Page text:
The terms UE (User Equipment), MS (Mobile Station), MN (Mobile
        Node), and mobile refer to the devices that are hosts with the
        ability to obtain Internet connectivity via a 3GPP network.  A
        MS is comprised of the Terminal Equipment (TE) and a Mobile
        Terminal (MT).  The terms UE, MS, MN, and mobile are used
        interchangeably within this document.

   23.  User Plane

        The user plane refers to data traffic and the required bearers
        for the data traffic.  In practice, IP is the only data traffic
        protocol used in the user plane.

2.  LTE, 4G Mobile Network

2.1.  Network Overview

   With the introduction of LTE, mobile networks moved to all-IP
   transport for all elements such as eNodeB, MME, SGW/PGW, HSS, PCRF,
   routing and switching etc.  Although LTE network is data-centric, it
   has support for legacy Circuit Switch features like voice and SMS
   through transitional CS fallback and flexible IMS deployment
   [GRAYSON].  For each mobile device attached to the radio (eNodeB)
   there is a separate overlay tunnel (GPRS Tunneling Protocol, GTP)
   between eNodeB and Mobile gateways (i.e.  SGW, PGW).

   The GTP tunnel is used to carry user traffic between gateways and
   mobile devices, this forces data to be only distributed using unicast
   mechanism.  It is also important to understand the overhead of a GTP
   and IPSec protocols because it has impact on the carried user data
   traffic.  All mobile backhaul traffic is encapsulated using GTP
   tunnel, which has overhead of 8 bytes on top of IP and UDP [NGMN].
   Additionally, if IPSec is used for security (which is often required
   if the Service provider is using a shared backhaul), it adds overhead
   based upon IPSec tunneling model (tunnel or transport), and
   encryption and authentication header algorithm used.  If we factor
   Advanced Encryption Standard (AES) encryption with the packet size,
   the overhead can be significant [OLTEANU], particularly for the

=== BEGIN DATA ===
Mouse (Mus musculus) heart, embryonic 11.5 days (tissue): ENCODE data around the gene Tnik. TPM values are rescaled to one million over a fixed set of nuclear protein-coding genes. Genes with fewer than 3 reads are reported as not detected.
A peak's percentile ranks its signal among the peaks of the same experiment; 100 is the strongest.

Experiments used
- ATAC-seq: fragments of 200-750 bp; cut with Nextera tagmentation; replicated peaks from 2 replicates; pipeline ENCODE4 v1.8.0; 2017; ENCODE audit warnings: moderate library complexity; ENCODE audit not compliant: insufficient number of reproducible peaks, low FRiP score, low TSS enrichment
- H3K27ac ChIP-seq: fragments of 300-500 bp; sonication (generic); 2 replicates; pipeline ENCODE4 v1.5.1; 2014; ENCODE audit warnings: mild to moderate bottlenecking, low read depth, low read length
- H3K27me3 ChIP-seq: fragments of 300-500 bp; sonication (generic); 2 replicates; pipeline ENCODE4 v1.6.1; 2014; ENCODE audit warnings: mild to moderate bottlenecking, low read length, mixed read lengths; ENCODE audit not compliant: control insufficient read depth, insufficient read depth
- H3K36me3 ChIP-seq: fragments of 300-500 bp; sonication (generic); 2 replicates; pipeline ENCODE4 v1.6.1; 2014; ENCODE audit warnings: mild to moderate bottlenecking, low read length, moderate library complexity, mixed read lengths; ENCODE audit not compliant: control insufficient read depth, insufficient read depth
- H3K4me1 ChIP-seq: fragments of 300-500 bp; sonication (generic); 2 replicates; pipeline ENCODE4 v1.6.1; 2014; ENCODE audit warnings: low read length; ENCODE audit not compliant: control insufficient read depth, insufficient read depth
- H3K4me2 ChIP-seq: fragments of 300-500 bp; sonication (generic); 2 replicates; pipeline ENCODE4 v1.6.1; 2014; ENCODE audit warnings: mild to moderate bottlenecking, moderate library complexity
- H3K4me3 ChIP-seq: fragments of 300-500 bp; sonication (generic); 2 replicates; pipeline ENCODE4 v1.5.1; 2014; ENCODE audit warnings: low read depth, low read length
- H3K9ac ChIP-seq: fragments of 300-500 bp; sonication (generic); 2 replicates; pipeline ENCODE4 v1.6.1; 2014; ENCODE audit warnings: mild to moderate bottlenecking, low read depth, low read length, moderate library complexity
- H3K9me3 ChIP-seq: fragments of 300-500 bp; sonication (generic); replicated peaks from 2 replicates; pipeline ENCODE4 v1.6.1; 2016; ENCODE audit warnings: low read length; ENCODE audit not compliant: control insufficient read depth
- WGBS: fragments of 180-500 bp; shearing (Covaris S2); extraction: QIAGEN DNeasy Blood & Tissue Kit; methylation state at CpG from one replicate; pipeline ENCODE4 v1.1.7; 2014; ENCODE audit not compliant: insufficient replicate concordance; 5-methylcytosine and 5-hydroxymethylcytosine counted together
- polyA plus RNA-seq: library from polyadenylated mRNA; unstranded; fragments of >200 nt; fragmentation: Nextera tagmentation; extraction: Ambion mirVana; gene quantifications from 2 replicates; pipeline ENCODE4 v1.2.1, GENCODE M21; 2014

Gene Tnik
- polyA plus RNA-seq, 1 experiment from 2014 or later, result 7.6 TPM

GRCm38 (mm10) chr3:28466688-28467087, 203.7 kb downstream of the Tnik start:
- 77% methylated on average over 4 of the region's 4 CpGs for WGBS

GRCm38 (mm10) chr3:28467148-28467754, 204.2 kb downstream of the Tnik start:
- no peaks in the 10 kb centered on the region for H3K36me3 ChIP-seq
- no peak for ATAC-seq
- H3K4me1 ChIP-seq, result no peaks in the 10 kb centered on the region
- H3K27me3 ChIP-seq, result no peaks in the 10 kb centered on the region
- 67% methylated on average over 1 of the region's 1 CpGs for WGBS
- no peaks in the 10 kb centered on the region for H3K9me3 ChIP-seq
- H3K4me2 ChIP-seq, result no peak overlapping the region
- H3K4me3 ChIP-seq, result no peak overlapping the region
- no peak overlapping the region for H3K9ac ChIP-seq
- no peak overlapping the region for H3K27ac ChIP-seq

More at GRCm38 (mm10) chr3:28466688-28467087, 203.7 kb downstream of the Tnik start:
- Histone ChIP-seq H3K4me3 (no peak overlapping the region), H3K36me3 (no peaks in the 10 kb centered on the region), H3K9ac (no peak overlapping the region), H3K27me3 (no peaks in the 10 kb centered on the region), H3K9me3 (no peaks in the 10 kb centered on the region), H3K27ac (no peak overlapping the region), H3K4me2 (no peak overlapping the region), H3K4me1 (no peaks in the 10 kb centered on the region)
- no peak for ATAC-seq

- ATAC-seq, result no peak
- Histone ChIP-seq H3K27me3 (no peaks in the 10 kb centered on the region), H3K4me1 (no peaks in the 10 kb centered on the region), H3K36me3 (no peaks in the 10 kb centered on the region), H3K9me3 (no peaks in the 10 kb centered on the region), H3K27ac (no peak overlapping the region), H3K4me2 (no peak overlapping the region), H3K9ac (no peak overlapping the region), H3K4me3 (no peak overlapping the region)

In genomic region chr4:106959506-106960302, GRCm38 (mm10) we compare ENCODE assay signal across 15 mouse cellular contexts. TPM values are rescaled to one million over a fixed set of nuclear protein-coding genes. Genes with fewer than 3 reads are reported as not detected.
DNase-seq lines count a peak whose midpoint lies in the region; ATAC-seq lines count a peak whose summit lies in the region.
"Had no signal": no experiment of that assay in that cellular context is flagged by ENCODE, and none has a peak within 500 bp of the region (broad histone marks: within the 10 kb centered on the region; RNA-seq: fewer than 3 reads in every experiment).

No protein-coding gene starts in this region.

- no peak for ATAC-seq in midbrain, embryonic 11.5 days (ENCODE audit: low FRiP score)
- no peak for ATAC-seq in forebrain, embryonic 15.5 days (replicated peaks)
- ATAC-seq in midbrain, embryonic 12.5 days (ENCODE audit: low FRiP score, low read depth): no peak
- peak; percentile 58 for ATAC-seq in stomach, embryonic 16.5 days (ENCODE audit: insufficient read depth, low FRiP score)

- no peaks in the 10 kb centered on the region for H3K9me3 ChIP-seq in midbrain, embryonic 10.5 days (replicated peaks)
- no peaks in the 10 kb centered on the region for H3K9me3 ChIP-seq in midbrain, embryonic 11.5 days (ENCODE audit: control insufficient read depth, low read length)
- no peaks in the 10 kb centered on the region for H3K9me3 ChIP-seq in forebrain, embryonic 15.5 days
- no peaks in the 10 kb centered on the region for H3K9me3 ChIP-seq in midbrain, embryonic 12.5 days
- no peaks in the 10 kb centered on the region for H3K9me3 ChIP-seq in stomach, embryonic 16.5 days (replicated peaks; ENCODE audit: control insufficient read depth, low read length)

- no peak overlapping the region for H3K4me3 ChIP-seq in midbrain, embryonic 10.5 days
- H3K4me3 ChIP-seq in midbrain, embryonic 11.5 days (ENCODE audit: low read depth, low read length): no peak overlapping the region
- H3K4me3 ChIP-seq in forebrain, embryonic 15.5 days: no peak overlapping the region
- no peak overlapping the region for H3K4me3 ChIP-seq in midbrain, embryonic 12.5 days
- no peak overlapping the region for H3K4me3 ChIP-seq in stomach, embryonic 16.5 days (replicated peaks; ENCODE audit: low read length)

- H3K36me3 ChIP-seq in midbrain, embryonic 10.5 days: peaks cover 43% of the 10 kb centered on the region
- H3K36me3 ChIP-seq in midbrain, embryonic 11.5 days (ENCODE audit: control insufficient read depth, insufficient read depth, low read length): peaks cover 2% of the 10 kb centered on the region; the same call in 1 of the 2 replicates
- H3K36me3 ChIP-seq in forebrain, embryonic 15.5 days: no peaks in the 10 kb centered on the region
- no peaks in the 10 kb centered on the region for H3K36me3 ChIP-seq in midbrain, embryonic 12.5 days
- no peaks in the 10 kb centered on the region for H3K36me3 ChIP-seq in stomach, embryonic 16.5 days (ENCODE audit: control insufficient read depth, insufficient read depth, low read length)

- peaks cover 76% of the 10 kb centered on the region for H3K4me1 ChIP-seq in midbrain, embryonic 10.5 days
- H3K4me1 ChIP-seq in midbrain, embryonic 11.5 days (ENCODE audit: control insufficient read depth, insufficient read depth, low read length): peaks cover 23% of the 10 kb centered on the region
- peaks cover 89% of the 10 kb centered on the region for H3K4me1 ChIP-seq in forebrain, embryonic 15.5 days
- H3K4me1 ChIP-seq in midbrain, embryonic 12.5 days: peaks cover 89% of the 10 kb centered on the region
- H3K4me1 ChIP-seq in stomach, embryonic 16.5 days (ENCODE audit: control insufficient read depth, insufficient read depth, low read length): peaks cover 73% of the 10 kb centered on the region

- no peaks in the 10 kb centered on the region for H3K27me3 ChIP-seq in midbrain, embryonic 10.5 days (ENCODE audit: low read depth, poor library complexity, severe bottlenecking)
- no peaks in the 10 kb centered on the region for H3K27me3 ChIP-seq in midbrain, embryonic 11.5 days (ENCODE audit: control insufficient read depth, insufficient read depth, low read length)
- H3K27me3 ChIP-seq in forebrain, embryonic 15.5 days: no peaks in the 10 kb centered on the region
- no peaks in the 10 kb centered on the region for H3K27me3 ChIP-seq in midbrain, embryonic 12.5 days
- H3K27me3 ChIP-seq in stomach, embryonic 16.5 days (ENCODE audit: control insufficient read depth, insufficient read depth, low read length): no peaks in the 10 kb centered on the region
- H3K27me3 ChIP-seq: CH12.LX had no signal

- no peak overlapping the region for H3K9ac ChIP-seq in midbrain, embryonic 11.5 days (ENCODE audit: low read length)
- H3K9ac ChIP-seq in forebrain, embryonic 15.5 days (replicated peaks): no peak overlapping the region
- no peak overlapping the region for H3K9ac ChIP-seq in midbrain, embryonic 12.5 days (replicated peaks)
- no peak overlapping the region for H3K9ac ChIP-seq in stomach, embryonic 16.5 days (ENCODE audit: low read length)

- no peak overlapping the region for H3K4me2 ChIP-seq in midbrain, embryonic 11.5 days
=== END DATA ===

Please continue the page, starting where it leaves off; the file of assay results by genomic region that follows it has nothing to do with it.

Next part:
smaller payloads.

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   When any UE is powered up, it attaches to a mobile network based on
   its configuration and subscription.  After successful attach
   procedure, UE registers with the mobile core network and IPv4 and/or
   IPv6 address is assigned.  A default bearer is created for each UE
   and it is assigned to default Access Point Name (APN).

                                          +-------+  Diameter  +-------+
                                          |  HSS  |------------|  SPR  |
                                          +-------+            +-------+
                                              |                    |
           +------+   +------+      S4        |                +-------+
           |  3G  |---| SGSN |----------------|------+  +------| PCRF  |
        ^  |NodeB |   |      |---------+  +---+      |  |      +-------+
   +-+  |  +------+   +------+   S3    |  |  S6a     |  |Gxc       |
   | |  |                          +-------+         |  |          |Gx
   +-+  |       +------------------|  MME  |------+  |  |          |
   UE   v       |       S1MME      +-------+  S11 |  |  |          |
          +----+-+                              +-------+     +-------+
          |4G/LTE|------------------------------|  SGW  |-----|  PGW  |
          |eNodeB|            S1U               +-------+  +--|       |
          +------+                                         |  +-------+
                                     +---------------------+    |  |
    S1U GTP Tunnel traffic           |          +-------+       |  |
    S2a GRE Tunnel traffic           |S2A       | ePDG  |-------+  |
    S2b GRE Tunnel traffic           |          +-------+  S2B     |SGi
    SGi IP traffic                   |              |              |
                                +---------+   +---------+       +-----+
                                | Trusted |   |Untrusted|       | CDN |
                                |non-3GPP |   |non-3GPP |       +-----+
                                +---------+   +---------+
                                     |             |
                                    +-+           +-+
                                    | |           | |
                                    +-+           +-+
                                    UE            UE

                 Figure 1: LTE, 4G Mobile Network Overview

   The data delivered to mobile devices is unicast inside GTP tunnel.
   If we consider combined impact of GTP, IPSec and unicast traffic, the
   data delivery is not efficient.  IETF has developed various header